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Beginning Mac OS® X Programming by Drew McCormack, Michael Trent

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1.5. Apple Human Interface Guidelines

All Mac OS X programs share a specific look and feel that makes them instantly recognizable as Mac OS X programs. This creates the illusion that all the applications on your system were designed to work together—even though your applications may have been designed by different people, all with different interests. Once you learn how to use one application, you have a pretty good idea of how to use all applications.

Apple provides a document, called the Apple Human Interface Guidelines, that spells out how Mac OS X applications should look and behave. Applications written against one of Mac OS X's application frameworks start with a bit of an advantage: all the user interface elements provided by these frameworks meet the specifications in the Apple Human Interface Guidelines. All the controls in Figure 1-7 are drawn using the Cocoa application framework; notice that they all look like Mac OS X controls.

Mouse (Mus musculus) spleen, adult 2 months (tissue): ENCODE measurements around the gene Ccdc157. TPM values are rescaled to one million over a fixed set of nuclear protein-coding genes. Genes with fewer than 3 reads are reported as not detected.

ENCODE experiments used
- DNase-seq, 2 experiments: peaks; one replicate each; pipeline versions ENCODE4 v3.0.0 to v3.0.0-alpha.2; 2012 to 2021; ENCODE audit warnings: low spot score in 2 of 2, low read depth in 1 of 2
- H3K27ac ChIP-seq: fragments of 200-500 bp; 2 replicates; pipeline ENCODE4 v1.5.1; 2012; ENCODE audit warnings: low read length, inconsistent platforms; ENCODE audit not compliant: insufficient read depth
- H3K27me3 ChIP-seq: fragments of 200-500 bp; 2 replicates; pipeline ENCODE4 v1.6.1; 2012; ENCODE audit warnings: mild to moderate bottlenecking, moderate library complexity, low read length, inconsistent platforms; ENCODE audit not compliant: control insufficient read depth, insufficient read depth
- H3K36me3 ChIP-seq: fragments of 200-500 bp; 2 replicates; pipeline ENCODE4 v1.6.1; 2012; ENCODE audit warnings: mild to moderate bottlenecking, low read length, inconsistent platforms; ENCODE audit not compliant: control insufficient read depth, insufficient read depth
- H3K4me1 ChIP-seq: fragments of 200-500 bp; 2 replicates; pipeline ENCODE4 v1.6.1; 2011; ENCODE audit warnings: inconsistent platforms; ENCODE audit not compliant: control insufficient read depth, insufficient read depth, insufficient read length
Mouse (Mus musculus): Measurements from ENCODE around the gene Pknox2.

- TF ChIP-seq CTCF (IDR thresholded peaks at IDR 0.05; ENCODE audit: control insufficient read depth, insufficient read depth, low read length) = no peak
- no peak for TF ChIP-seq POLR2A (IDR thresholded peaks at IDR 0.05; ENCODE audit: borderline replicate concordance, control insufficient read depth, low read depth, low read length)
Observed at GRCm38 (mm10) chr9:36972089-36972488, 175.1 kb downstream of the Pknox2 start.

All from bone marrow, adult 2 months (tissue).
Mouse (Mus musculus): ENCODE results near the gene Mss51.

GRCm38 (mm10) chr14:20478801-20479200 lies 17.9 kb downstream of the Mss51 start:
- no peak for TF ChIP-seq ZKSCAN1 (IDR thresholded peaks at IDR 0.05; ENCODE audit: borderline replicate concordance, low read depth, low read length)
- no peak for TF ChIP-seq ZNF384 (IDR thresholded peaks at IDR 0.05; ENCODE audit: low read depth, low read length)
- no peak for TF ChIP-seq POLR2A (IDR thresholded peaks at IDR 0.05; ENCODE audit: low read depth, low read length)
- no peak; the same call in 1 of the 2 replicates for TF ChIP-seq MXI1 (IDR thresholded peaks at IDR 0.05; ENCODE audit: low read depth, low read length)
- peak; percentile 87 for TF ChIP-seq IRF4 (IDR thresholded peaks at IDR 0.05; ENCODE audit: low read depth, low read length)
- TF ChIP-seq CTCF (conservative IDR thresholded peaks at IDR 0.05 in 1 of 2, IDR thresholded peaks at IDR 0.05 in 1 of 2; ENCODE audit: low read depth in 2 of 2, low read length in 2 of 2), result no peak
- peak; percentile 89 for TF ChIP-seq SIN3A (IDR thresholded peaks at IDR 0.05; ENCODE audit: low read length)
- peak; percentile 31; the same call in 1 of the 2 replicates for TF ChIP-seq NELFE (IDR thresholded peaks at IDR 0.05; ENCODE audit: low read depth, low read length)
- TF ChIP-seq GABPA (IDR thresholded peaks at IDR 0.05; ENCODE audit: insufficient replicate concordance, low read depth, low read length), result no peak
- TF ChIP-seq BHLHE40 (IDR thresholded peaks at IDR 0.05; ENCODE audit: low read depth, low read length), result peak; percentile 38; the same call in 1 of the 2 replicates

Figure 1.7. Figure 1-7

Unfortunately, simply using the right controls isn't enough to make an Aqua-compliant interface. A large part of user interface design is in collecting and organizing controls so they make sense. The Apple Human Interface Guidelines provide metrics for how far apart related controls and groups of controls should be and where certain kinds of controls should go. The Aqua guidelines specify specific fonts and font sizes ...

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